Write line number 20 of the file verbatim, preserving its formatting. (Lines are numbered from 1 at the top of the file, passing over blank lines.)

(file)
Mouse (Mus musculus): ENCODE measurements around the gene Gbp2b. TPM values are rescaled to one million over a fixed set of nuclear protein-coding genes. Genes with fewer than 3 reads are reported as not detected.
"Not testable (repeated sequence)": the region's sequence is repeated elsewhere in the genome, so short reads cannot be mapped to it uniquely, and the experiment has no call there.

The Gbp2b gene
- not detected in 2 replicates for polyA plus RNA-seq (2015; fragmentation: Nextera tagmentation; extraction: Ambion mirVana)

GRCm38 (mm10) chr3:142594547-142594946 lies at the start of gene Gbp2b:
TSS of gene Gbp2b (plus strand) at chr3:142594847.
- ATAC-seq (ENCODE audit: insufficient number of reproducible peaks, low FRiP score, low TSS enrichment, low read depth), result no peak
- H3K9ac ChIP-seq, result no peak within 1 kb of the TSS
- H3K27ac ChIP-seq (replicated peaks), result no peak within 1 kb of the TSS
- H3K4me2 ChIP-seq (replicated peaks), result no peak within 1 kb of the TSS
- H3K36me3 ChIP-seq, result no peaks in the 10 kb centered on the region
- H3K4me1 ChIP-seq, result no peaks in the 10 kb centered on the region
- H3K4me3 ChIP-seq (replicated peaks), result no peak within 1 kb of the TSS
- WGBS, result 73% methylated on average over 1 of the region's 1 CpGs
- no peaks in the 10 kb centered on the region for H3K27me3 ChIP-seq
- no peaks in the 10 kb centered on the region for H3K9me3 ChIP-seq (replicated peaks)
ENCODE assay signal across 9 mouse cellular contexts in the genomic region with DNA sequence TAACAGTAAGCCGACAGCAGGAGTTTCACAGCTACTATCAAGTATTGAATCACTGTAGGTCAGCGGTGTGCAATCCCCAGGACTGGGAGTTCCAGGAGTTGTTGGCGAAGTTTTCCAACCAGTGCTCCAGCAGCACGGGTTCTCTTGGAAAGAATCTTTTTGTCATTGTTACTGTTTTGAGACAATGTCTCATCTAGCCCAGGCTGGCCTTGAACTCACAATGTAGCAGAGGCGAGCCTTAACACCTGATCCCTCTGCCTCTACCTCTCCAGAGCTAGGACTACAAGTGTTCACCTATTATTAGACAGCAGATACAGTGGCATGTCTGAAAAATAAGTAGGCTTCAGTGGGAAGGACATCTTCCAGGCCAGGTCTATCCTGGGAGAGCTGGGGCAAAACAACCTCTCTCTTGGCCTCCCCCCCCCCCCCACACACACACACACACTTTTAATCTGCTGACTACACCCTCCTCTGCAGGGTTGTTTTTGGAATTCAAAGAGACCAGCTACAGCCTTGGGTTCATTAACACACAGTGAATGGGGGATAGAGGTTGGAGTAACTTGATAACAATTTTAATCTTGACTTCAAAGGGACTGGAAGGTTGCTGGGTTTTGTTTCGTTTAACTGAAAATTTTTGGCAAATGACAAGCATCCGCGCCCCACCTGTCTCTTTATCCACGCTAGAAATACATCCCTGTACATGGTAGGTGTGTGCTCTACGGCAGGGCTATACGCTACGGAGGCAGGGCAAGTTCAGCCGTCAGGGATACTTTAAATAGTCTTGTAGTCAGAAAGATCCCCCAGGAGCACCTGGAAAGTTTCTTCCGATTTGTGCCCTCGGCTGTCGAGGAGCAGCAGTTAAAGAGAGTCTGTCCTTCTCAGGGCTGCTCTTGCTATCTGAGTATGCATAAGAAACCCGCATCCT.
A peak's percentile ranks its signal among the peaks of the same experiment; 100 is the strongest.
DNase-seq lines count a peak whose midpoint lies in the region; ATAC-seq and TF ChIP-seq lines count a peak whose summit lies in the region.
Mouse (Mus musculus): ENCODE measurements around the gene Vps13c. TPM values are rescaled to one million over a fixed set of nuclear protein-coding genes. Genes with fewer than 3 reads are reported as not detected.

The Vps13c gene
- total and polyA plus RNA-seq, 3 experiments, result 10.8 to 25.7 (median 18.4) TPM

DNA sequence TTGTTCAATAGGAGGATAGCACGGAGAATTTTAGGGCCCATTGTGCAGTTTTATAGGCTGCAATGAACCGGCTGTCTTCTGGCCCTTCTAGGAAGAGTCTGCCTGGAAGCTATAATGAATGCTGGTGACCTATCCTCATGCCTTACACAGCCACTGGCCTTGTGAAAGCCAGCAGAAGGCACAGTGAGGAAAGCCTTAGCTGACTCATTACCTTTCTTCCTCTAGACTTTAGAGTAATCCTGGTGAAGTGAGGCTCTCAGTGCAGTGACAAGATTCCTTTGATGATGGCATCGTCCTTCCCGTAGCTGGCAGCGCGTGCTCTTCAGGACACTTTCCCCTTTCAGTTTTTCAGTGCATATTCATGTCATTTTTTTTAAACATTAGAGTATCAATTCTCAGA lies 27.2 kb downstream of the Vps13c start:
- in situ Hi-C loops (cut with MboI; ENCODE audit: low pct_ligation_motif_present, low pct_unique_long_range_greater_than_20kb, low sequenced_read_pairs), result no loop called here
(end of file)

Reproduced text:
Mouse (Mus musculus): ENCODE measurements around the gene Vps13c. TPM values are rescaled to one million over a fixed set of nuclear protein-coding genes. Genes with fewer than 3 reads are reported as not detected.